The Obama administration on Friday rejected a proposal by Goldman Sachs to buy as much as $1 billion in tax credits from Fannie Mae, saying the deal would have amounted to a net loss for taxpayers.
“It is our view that the proposed sale would result in a loss of aggregate tax revenues that would be greater than the savings,” an administration official said on Friday.
Goldman Sachs had proposed to pay cash for Fannie Mae’s tax credits, which are tied to investments in affordable housing but which the government-controlled mortgage-finance company cannot use because its losses have wiped out any tax liability for the foreseeable future.
Goldman executives had argued that the deal would provide much-needed capital to Fannie Mae, which it could use to finance additional low-income housing. Fannie Mae was bailed out by the government and put into a conservatorship in September 2008, and the government has propped it up with nearly $50 billion since then.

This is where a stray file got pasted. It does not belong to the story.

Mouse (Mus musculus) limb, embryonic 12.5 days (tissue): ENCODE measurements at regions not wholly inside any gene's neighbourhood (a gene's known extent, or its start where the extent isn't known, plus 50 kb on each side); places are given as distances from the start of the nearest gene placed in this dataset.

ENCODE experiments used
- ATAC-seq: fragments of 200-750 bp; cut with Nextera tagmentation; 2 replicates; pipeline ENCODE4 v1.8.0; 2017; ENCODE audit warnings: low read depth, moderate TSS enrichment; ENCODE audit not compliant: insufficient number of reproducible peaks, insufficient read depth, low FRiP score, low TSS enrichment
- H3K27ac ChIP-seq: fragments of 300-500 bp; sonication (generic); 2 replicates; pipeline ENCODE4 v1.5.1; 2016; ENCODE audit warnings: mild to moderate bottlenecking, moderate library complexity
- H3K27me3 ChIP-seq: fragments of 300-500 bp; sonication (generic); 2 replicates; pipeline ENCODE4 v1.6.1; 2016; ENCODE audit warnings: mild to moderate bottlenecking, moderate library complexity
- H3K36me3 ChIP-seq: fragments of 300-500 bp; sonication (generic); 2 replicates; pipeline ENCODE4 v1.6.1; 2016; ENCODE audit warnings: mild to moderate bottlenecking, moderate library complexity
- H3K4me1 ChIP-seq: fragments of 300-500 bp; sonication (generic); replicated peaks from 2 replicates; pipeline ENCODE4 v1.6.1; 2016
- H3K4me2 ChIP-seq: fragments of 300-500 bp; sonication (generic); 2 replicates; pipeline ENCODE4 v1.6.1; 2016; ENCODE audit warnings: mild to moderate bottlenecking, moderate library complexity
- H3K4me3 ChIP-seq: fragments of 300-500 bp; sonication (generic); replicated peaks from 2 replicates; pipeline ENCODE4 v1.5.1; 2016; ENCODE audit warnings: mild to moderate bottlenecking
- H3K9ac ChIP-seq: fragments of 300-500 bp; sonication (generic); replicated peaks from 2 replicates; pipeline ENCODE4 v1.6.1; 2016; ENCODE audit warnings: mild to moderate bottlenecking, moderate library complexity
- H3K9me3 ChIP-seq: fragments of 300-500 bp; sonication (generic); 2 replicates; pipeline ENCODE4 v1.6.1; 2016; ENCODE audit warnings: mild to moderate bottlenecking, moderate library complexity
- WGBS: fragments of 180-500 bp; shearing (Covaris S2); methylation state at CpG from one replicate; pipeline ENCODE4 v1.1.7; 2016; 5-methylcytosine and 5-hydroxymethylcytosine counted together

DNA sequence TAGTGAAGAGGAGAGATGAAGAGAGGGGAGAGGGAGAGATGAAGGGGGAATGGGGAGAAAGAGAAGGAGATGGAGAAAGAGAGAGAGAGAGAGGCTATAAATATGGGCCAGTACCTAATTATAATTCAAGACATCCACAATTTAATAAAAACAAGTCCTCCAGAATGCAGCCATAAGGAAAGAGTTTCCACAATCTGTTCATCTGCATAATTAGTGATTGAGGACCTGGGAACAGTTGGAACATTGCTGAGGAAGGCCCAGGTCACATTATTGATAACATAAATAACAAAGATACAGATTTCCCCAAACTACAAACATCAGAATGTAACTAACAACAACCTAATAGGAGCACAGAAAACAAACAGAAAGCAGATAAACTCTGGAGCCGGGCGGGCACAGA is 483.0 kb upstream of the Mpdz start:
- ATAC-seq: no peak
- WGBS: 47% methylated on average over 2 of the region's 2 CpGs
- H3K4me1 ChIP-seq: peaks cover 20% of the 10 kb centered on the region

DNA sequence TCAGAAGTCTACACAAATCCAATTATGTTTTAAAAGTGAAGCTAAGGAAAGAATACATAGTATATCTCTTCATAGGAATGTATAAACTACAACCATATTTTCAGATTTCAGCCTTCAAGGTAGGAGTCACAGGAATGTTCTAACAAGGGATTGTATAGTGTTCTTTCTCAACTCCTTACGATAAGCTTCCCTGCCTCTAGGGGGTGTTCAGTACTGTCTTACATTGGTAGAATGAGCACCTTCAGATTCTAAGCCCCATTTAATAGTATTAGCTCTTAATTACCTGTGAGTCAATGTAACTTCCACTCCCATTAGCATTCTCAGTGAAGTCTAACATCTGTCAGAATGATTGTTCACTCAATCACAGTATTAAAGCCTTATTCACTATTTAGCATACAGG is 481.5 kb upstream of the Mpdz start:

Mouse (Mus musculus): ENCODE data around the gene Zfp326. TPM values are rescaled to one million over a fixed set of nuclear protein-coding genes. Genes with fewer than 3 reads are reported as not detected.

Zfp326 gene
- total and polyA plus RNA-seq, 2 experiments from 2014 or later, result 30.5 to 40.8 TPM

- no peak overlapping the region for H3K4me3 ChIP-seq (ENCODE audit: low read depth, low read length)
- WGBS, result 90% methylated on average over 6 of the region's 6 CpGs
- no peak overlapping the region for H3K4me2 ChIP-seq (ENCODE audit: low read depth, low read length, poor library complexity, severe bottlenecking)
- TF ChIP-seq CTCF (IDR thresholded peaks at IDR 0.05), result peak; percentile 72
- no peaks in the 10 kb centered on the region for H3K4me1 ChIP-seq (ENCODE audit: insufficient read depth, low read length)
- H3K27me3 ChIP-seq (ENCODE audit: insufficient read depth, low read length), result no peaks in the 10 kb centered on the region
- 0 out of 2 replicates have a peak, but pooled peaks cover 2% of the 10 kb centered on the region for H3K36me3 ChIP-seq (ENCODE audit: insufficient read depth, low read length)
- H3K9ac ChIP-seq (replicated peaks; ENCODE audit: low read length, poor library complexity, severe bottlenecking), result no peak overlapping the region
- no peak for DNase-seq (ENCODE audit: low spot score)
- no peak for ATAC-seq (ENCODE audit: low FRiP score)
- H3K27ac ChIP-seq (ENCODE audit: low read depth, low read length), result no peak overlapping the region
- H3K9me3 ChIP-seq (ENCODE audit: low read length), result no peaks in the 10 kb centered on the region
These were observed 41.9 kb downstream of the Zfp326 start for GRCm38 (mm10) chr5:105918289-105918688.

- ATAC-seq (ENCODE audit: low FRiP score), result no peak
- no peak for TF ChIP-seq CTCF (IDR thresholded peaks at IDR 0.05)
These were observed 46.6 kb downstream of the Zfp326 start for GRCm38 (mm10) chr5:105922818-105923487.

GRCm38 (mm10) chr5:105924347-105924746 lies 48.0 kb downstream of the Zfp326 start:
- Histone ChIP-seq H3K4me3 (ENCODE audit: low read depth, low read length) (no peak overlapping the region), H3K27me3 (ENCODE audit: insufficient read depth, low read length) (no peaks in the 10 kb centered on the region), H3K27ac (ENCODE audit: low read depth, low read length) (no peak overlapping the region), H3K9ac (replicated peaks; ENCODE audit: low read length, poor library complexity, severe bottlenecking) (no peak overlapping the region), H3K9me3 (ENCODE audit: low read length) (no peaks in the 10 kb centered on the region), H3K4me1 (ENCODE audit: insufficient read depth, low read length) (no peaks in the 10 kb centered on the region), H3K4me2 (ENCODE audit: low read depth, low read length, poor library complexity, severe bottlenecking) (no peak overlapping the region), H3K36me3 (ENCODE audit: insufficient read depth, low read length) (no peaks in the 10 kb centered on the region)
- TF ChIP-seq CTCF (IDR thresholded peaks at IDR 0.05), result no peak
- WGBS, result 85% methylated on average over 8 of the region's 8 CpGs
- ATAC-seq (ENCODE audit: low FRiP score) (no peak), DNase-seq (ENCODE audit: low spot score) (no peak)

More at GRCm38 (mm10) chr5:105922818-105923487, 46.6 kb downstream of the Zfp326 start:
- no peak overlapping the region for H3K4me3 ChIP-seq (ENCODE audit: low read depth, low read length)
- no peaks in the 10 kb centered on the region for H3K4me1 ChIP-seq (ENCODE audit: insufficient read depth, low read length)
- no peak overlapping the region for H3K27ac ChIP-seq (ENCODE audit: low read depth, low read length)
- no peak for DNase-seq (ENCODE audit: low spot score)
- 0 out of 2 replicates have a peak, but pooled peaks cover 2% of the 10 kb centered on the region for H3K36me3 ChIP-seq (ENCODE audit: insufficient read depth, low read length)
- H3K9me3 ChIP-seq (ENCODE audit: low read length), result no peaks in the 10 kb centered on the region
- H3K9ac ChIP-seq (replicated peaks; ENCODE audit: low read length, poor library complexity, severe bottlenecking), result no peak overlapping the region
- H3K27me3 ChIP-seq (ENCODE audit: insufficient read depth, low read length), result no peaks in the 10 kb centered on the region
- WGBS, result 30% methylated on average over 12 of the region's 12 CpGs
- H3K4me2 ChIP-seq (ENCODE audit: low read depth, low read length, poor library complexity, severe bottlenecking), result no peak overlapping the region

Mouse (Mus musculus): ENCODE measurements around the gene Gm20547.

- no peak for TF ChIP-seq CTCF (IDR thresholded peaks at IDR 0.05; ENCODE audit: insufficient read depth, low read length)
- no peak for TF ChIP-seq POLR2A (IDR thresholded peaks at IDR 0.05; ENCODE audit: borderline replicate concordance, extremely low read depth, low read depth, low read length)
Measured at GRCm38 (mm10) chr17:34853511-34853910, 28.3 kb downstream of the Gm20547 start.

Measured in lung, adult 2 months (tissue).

On Thursday, the company announced that it lost an additional $19 billion in the third quarter and would seek another $15 billion from the government.
Treasury officials said the Goldman proposal would have reduced the government’s costs on Fannie Mae, but that it would have drained even more revenue as Goldman and perhaps other investors used the tax credits to offset their profits.
“Withholding approval of the proposed sale affords more protection of the taxpayers than does providing approval,” the official said.